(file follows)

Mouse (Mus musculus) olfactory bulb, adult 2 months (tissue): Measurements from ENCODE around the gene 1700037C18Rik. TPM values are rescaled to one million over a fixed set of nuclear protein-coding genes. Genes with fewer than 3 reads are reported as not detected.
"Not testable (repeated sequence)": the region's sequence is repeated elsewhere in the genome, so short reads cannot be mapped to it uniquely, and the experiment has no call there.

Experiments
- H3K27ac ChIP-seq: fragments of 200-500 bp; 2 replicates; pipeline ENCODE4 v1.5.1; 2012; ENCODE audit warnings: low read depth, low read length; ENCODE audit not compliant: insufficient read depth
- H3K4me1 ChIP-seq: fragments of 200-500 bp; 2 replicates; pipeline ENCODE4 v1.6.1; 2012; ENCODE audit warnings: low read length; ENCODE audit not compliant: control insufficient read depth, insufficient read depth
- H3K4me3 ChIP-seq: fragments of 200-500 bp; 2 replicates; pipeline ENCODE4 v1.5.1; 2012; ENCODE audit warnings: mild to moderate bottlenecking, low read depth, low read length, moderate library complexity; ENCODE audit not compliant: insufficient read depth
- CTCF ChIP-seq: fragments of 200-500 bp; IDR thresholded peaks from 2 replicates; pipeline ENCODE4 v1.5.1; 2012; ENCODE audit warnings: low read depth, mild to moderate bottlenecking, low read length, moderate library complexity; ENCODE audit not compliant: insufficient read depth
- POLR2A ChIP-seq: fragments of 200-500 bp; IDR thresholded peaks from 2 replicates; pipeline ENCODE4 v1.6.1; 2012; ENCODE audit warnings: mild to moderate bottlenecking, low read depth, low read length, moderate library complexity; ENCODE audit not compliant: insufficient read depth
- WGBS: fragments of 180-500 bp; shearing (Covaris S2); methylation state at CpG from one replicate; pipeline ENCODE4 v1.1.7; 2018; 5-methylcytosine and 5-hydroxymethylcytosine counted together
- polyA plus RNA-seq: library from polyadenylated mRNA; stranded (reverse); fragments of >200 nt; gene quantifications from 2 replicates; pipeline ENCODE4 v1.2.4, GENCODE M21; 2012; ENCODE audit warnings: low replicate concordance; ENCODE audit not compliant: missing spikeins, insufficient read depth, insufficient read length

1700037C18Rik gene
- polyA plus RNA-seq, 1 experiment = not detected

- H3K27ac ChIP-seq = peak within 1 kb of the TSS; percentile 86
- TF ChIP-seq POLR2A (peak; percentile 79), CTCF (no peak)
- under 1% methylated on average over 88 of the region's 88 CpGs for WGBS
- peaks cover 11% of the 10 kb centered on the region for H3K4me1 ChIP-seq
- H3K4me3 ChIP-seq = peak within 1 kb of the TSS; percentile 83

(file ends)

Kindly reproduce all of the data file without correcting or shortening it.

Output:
Mouse (Mus musculus) olfactory bulb, adult 2 months (tissue): Measurements from ENCODE around the gene 1700037C18Rik. TPM values are rescaled to one million over a fixed set of nuclear protein-coding genes. Genes with fewer than 3 reads are reported as not detected.
"Not testable (repeated sequence)": the region's sequence is repeated elsewhere in the genome, so short reads cannot be mapped to it uniquely, and the experiment has no call there.

Experiments
- H3K27ac ChIP-seq: fragments of 200-500 bp; 2 replicates; pipeline ENCODE4 v1.5.1; 2012; ENCODE audit warnings: low read depth, low read length; ENCODE audit not compliant: insufficient read depth
- H3K4me1 ChIP-seq: fragments of 200-500 bp; 2 replicates; pipeline ENCODE4 v1.6.1; 2012; ENCODE audit warnings: low read length; ENCODE audit not compliant: control insufficient read depth, insufficient read depth
- H3K4me3 ChIP-seq: fragments of 200-500 bp; 2 replicates; pipeline ENCODE4 v1.5.1; 2012; ENCODE audit warnings: mild to moderate bottlenecking, low read depth, low read length, moderate library complexity; ENCODE audit not compliant: insufficient read depth
- CTCF ChIP-seq: fragments of 200-500 bp; IDR thresholded peaks from 2 replicates; pipeline ENCODE4 v1.5.1; 2012; ENCODE audit warnings: low read depth, mild to moderate bottlenecking, low read length, moderate library complexity; ENCODE audit not compliant: insufficient read depth
- POLR2A ChIP-seq: fragments of 200-500 bp; IDR thresholded peaks from 2 replicates; pipeline ENCODE4 v1.6.1; 2012; ENCODE audit warnings: mild to moderate bottlenecking, low read depth, low read length, moderate library complexity; ENCODE audit not compliant: insufficient read depth
- WGBS: fragments of 180-500 bp; shearing (Covaris S2); methylation state at CpG from one replicate; pipeline ENCODE4 v1.1.7; 2018; 5-methylcytosine and 5-hydroxymethylcytosine counted together
- polyA plus RNA-seq: library from polyadenylated mRNA; stranded (reverse); fragments of >200 nt; gene quantifications from 2 replicates; pipeline ENCODE4 v1.2.4, GENCODE M21; 2012; ENCODE audit warnings: low replicate concordance; ENCODE audit not compliant: missing spikeins, insufficient read depth, insufficient read length

1700037C18Rik gene
- polyA plus RNA-seq, 1 experiment = not detected

- H3K27ac ChIP-seq = peak within 1 kb of the TSS; percentile 86
- TF ChIP-seq POLR2A (peak; percentile 79), CTCF (no peak)
- under 1% methylated on average over 88 of the region's 88 CpGs for WGBS
- peaks cover 11% of the 10 kb centered on the region for H3K4me1 ChIP-seq
- H3K4me3 ChIP-seq = peak within 1 kb of the TSS; percentile 83